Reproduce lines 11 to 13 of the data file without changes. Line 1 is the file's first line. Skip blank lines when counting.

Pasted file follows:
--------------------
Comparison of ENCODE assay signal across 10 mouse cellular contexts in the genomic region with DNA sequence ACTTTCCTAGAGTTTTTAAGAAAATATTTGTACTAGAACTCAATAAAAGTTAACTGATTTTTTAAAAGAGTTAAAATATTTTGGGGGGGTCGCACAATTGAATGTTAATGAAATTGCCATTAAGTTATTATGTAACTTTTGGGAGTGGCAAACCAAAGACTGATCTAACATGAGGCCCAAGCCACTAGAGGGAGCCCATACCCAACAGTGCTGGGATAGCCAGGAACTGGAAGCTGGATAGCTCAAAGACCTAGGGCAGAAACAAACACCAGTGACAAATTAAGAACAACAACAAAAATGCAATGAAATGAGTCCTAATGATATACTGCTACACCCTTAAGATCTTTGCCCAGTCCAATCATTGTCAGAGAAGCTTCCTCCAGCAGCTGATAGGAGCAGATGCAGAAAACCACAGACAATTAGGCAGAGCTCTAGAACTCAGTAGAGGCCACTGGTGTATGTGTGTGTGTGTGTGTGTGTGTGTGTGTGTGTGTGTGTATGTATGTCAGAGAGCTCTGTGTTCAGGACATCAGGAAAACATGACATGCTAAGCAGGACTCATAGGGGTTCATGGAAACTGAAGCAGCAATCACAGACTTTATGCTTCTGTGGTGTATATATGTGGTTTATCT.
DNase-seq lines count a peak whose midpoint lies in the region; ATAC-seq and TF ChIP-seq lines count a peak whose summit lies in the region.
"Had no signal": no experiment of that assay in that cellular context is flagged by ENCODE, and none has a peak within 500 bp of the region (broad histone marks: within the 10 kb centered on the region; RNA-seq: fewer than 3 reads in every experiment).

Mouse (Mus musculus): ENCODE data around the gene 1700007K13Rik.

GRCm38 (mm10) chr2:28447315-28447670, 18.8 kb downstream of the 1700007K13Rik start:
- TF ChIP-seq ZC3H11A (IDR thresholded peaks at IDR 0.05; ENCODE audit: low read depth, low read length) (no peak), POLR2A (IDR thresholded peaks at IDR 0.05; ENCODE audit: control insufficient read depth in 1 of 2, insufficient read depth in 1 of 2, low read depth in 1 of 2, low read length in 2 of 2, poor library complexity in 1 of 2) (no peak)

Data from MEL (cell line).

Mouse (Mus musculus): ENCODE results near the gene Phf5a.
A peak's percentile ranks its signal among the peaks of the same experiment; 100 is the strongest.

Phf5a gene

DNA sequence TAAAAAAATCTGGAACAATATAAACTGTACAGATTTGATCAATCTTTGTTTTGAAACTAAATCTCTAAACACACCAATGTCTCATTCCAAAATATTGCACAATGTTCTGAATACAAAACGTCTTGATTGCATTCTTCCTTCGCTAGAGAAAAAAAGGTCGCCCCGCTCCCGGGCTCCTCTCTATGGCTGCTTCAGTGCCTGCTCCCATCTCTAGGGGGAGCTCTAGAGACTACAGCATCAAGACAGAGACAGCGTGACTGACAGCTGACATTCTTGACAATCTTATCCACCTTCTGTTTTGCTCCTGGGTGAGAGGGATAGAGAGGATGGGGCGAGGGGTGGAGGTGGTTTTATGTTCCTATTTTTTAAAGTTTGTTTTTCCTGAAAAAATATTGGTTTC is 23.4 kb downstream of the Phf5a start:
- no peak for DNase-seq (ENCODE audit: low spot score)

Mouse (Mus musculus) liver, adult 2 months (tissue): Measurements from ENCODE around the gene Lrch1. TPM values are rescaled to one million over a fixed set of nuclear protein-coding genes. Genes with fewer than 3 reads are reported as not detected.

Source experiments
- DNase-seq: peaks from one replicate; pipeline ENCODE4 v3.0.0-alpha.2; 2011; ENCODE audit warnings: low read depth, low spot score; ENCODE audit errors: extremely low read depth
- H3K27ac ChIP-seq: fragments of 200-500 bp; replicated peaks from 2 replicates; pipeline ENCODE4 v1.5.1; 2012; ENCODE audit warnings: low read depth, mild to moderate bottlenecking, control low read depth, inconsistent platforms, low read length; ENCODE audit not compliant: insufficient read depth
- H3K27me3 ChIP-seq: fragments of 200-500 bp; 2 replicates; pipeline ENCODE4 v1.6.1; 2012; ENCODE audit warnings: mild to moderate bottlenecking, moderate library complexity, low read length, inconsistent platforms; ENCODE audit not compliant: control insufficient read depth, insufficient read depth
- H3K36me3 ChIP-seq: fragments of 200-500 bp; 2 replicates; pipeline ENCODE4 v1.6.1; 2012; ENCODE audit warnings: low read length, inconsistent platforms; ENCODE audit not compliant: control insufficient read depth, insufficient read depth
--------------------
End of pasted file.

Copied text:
DNA sequence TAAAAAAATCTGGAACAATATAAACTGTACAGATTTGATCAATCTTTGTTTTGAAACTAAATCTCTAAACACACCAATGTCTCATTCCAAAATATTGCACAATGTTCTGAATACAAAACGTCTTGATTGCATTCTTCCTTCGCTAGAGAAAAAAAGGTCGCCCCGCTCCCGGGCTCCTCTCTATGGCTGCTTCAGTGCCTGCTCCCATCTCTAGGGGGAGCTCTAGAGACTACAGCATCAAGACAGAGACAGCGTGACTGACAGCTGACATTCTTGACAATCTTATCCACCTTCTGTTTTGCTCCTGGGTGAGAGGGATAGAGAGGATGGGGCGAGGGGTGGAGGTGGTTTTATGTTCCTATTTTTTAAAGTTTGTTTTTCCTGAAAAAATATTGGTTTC is 23.4 kb downstream of the Phf5a start:
- no peak for DNase-seq (ENCODE audit: low spot score)

Mouse (Mus musculus) liver, adult 2 months (tissue): Measurements from ENCODE around the gene Lrch1. TPM values are rescaled to one million over a fixed set of nuclear protein-coding genes. Genes with fewer than 3 reads are reported as not detected.